Costs drive Oseberg platform plans

April 8, 2015
Statoil and its partners are considering an unmanned, remotely controlled platform for the next development phase of the Oseberg field in the North Sea.
Jeremy Beckman • London
Schematic of unmanned platform for Oseberg. (Courtesy Statoil)

Statoil and its partners are considering an unmanned, remotely controlled platform for the next development phase of the Oseberg field in the North Sea. Although the concept is established in the Danish and Dutch sectors, it would be a first for Norway.

The installation, which would have no living quarters, helideck or lifeboat, would be managed from the Oseberg field center. Statoil said the conventional alternative of a subsea tieback would have cost more when factoring in construction, drilling, equipment, and maintenance. The company plans to use service vessels to perform maintenance linked to the platform via gangways after development drilling has been completed. The partners will take a final decision on the Oseberg Future development Phase 1 next winter.

Earlier this year production started from Oseberg Delta 2, another of Statoil's fasttrack subsea projects which Norway's parliament sanctioned in late 2013. This is a further development on the Delta terrace where two wells have produced oil from a subsea template since 2008. The new facilities, comprising two templates with slots for eight wells, are 14 km (8.7 mi) south of Oseberg. Statoil estimates the cost of the project at around $920 million, below the figure at the time the project was approved. The initial phase calls for three oil and two gas producer wells, and the partners plan exploration drilling targeting further reserves in the southern part of the terrace.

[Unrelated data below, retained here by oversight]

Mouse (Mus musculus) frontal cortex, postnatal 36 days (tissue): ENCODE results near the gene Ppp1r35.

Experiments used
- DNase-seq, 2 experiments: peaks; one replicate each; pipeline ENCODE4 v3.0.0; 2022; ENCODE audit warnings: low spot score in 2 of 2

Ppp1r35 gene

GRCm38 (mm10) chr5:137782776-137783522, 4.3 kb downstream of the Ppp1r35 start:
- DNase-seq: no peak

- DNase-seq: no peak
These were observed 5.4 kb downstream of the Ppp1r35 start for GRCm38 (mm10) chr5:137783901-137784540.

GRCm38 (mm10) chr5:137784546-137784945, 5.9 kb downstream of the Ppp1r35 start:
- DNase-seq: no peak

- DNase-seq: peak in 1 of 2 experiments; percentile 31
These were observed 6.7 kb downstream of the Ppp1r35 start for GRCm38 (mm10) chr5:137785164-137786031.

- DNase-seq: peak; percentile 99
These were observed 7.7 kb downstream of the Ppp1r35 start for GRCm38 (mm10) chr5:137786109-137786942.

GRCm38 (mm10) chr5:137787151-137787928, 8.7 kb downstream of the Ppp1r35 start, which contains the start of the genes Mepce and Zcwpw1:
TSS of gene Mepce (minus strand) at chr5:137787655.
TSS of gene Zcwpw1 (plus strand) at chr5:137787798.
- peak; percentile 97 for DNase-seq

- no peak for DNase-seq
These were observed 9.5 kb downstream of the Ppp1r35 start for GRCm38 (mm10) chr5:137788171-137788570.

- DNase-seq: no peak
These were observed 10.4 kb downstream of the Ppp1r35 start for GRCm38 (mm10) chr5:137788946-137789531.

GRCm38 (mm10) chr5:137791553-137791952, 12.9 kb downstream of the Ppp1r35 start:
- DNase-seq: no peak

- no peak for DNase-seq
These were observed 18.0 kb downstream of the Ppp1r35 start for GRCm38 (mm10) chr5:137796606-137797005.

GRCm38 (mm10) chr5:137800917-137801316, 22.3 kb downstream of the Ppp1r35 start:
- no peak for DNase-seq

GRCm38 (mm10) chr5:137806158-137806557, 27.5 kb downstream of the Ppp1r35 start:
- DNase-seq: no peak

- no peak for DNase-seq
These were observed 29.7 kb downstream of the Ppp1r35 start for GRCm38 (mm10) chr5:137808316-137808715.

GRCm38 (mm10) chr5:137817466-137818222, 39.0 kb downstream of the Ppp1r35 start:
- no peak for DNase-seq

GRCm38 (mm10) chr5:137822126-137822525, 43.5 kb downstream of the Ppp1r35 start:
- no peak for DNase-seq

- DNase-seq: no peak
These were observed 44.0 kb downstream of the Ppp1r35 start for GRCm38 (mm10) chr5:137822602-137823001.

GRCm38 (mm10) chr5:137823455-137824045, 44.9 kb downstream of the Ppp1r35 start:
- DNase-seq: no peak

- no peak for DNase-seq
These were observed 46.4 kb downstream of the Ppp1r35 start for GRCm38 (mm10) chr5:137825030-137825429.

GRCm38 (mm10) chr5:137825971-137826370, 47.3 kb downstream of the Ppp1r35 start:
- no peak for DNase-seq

Goliat platform sails to Barents Sea

The Sevan Marine-designed cylindrical Goliat FPSO left the Hyundai Heavy Industries yard in South Korea in February onboard the Dockwise Vanguard, and is due to reach Hammerfest in northern Norway in mid-April. There the platform is due to make a brief stop before beginning the tow-out to the Eni-operated Goliat field in the Barents Sea. Tie-in operations and preparations for production will follow, and Eni predicts a mid-year start-up. The facility will be the northernmost oil production center in the Norwegian sector to date, and will be supplied with electrical power directly from the mainland via what is claimed to be the world's longest submarine cable of its type.

Shell preparing for first Brent removal

Shell was due to finish a 30-day public consultation last month on its plans to decommission the first of the four giant platforms serving the Brent oil and gas field in the UK northern North Sea. Since coming onstream in 1976, the field has produced around 10% of all UK North Sea oil and gas production, the company claims. However, Shell has been preparing for cessation of activity for some time, with the Brent D platform shutting down for good in 2011, followed last November by Brent Alpha and Bravo. Only Brent Charlie remains in operation.

Brent D is the first installation scheduled for removal. Shell plans to use Allseas' new giant heavy-lift/decommissioning vessel Pioneering Spirit (ex-Pieter Schelte) this summer to withdraw the platform's 23,500-metric ton (25,904-ton) topsides in one piece. It has made preparations to strengthen the topsides in anticipation of the lift, which would be one of the heaviest in the North Sea to date. Shell says the single-lift operation offers advantages including lessened risk, cost, and environmental impact. Assuming approval from the UK government, the removed structure would be towed to Able UK's decommissioning yard on England's northeast coast.